Written by: FFT Webmaster | January 12th, 2012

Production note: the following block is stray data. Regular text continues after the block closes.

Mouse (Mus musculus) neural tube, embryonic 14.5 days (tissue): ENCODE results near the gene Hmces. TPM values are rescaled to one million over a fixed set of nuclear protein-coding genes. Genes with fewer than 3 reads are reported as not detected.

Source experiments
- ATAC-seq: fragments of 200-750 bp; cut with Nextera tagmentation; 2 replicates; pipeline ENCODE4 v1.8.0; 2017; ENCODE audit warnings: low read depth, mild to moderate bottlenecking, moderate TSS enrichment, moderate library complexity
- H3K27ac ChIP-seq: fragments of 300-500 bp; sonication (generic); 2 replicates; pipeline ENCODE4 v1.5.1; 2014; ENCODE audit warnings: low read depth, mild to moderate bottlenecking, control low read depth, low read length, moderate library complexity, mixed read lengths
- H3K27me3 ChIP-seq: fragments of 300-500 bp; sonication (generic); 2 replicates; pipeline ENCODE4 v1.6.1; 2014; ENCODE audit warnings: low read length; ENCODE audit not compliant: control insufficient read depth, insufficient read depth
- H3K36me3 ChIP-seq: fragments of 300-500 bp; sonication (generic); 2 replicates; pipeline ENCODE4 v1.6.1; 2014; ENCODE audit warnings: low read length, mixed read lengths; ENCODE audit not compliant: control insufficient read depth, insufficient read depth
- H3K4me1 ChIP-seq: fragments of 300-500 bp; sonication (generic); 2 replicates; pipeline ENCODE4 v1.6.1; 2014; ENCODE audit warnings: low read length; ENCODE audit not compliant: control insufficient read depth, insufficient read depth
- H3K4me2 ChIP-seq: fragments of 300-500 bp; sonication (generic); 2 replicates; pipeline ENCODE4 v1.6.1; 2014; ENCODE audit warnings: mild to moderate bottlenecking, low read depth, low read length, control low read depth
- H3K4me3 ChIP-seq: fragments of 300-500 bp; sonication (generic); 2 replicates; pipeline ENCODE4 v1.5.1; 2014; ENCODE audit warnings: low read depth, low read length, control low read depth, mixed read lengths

In a move that has generated anger in the documentary community, the Academy of Motion Picture Arts and Sciences has announced that from next year on a documentary film must have review from the New York Times or the Los Angeles Times to qualify for the Best Documentary Oscar race. A draft of the proposed rule did not specify whether the review had to be in print form or only run online, but with newspapers limiting the amount of space that they offer to film reviews, and with many documentaries not getting reviewed by these major news outlets, the concern is that only documentary films backed by larger distributors will be in the running for the Oscar. Eligible films must still have at least a one-week commercial run in either New York or Los Angeles to qualify. However, in the past, films that were included in a film festival in either city could be considered. Since so many documentaries do not get traditional theatrical releases, there is concern that strong films may be ignored. The move is meant to reduce the number of documentaries submitted for Academy consideration. This past year, that included almost 125 feature films, which while somewhat high, is nothing compared to the hundreds that documentary programmers at film festivals must review for their events. Whichever way you look at it, the Academy has just made winning a Best Documentary Oscar out of reach of many potentially worthy films.